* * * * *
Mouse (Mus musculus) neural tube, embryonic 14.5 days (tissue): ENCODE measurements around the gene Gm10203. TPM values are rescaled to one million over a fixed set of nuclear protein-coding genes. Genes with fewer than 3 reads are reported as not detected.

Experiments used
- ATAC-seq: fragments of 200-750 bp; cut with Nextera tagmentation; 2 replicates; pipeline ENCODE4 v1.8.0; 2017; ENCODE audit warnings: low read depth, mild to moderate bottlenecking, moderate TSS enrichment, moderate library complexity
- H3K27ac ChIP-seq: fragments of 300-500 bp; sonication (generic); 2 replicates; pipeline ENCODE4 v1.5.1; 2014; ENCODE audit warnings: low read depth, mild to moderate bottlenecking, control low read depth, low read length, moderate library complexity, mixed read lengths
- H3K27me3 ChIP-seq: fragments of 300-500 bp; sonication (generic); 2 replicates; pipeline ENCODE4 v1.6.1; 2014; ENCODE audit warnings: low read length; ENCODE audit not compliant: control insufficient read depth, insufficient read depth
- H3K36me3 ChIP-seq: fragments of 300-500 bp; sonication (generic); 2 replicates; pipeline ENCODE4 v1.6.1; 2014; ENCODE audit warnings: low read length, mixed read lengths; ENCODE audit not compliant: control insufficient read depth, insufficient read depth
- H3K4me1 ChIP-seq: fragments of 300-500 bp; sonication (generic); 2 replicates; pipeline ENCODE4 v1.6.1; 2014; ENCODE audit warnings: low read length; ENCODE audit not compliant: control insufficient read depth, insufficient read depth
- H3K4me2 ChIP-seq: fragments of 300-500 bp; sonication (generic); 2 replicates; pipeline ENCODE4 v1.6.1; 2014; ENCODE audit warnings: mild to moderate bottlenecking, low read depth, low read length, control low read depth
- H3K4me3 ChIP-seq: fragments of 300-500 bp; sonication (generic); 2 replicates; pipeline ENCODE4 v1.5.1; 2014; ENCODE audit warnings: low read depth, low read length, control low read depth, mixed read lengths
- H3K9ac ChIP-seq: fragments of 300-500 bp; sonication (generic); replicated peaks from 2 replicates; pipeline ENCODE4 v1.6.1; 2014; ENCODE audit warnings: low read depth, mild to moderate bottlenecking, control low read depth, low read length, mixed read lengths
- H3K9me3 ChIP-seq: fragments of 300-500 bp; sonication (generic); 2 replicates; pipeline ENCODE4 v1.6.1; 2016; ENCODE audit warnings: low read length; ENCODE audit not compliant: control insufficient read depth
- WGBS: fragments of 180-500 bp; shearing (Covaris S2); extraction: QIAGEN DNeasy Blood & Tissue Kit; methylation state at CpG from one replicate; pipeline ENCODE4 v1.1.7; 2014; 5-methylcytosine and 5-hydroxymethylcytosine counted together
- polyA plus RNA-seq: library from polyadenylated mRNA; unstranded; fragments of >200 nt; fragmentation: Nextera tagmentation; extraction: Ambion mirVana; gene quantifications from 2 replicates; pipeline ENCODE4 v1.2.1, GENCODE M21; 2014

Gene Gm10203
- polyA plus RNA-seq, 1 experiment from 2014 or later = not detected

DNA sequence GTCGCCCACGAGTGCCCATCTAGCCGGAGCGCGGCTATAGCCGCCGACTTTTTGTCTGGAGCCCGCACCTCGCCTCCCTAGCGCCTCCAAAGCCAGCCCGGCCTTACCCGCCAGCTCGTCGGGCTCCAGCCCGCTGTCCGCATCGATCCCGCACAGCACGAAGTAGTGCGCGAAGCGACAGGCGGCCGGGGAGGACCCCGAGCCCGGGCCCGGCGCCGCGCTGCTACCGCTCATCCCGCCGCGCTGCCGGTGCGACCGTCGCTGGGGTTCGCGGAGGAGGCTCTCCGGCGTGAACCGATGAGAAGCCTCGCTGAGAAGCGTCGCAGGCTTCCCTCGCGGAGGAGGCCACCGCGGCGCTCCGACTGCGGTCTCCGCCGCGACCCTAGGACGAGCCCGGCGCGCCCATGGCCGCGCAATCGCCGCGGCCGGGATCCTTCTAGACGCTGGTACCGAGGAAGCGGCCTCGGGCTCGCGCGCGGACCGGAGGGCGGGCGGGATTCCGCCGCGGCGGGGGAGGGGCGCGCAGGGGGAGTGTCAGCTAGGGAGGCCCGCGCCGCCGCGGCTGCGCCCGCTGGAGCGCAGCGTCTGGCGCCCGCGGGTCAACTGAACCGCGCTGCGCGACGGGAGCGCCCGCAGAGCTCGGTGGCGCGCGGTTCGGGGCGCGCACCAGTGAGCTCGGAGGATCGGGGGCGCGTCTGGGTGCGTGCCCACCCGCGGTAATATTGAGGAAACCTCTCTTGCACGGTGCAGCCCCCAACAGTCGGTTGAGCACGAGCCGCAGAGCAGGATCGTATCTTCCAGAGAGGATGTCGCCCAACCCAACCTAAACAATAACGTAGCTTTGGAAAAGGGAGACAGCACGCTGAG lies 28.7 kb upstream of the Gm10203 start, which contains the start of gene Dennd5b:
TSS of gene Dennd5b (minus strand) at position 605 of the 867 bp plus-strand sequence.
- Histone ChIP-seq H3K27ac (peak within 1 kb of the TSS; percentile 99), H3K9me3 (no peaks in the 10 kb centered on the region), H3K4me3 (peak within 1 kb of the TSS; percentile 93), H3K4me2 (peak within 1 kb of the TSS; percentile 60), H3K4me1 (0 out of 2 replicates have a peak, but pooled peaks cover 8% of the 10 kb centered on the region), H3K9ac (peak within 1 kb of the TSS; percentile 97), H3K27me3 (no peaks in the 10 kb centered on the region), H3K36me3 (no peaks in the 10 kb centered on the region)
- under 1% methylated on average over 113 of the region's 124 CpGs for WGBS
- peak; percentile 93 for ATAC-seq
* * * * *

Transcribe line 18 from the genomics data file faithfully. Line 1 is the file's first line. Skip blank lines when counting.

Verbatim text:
- Histone ChIP-seq H3K27ac (peak within 1 kb of the TSS; percentile 99), H3K9me3 (no peaks in the 10 kb centered on the region), H3K4me3 (peak within 1 kb of the TSS; percentile 93), H3K4me2 (peak within 1 kb of the TSS; percentile 60), H3K4me1 (0 out of 2 replicates have a peak, but pooled peaks cover 8% of the 10 kb centered on the region), H3K9ac (peak within 1 kb of the TSS; percentile 97), H3K27me3 (no peaks in the 10 kb centered on the region), H3K36me3 (no peaks in the 10 kb centered on the region)